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Peer Schenk
Peer Schenk from The University of Queensland

Nexgen, a cutting edge anti-viral technology for plants, developed at The University of Queensland (UQ), has attracted a $50,000 Skills and Knowledge grant from Commercialisation Australia (CA).

Nexgen is based on the identification of a new class of plant virus micro RNA molecules (miRNA) involved in modulating a plant’s defence response to virus attack. This discovery and its associated propagation methods allow virus resistance to be introduced into key breeding lines and varieties, offering plant breeding companies a unique competitive advantage for boosting seed and/or plant sales.

UQ’s main research commercialisation company, UniQuest, helped Associate Professor Peer Schenk and the Nexgen research team from UQ’s Faculty of Science secure the funding. Nexgen is the fourth UQ agricultural innovation to receive CA funding (along with BioHerbicides AustraliaRed Bayberry and AGENTA).

UniQuest Managing Director, David Henderson, said CA grants advance the commercial development of new technologies like Nexgen by supporting engagement with industry and investors.

“Crop losses from viral infections create a multi-billion dollar global problem. CA funding to access specialist advice and services means we can work towards raising the capital required to establish a start-up company that will develop virus-resistant varieties of plants for different crop types,” Mr Henderson said.

“With CA recognising Nexgen’s potential to generate national economic and agricultural benefits, and providing this important stage and level of funding, we can package the intellectual property in a way that is more attractive to venture capital firms in Australia and the US, as well as global seed biotech companies.”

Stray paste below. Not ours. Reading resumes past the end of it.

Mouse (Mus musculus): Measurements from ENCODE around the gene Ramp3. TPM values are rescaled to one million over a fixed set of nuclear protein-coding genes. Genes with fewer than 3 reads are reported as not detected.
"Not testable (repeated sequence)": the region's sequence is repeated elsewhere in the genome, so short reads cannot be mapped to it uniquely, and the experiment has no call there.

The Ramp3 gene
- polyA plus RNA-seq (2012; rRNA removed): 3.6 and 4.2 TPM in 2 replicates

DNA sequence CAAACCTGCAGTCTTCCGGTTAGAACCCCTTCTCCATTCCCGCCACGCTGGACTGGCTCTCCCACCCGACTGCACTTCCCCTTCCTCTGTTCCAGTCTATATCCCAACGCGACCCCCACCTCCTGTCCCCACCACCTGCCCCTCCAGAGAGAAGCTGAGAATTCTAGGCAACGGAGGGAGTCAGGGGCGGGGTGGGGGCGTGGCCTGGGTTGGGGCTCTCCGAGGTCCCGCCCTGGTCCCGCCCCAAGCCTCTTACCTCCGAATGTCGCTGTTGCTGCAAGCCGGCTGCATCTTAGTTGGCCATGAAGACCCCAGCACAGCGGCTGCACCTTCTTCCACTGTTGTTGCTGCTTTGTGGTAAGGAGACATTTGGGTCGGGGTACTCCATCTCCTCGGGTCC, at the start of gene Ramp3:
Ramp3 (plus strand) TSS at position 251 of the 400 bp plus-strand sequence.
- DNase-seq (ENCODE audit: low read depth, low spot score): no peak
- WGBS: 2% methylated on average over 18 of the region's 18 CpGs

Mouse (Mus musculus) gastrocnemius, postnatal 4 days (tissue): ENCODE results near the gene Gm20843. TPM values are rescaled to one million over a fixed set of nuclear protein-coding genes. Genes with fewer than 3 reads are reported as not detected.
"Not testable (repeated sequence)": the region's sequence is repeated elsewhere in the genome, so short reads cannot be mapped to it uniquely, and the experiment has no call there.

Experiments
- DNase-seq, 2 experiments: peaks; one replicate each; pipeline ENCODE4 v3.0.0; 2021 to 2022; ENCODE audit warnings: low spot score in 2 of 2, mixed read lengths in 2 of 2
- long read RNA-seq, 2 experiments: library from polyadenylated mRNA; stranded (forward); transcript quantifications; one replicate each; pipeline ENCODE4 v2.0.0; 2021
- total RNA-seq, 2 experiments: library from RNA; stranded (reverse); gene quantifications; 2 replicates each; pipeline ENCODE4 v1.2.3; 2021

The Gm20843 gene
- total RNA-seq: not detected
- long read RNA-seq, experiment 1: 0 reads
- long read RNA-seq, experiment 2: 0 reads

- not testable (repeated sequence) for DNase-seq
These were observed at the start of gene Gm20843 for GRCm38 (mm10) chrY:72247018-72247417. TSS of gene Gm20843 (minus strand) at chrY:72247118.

Nexgen has also been selected, along with 21 others to present at the 2012 Ag Innovation Showcase in St Louis, Missouri, USA, after competing against 60 other agri-based innovations from around the world for the honour.

Associate Professor Peer Schenk, who works in UQ’s School of Agriculture and Food Sciences,  said the Nexgen technology has the potential to dramatically alter plant breeding activities.

“The Nexgen technology includes transgenic1 and cisgenic2 breeding methods that confer virus resistance into existing commercial varieties of crops in less than 12 months. The resistance is expected to work for hybrid seed production linking in with current breeding programs3, and the plant viruses would have to develop an extremely unlikely mutation for the resistance to be broken,” Associate Professor Schenk explained.

The research team has screened a range of high value crops such as sugarcane, soybean, maize, rice, potato, wheat and cotton for resistance to Potyviruses, Tospoviruses, Cucumoviruses and Geminiviruses using the Nexgen technology.

Ends

Notes

1Transgenic molecular plant breeding transfers one or more genes from one species to another.
2Cisgenic molecular plant breeding transfers one or more genes from plants of the same species.
3The Nexgen technology can also be used as a trait to screen germplasm collections.

 

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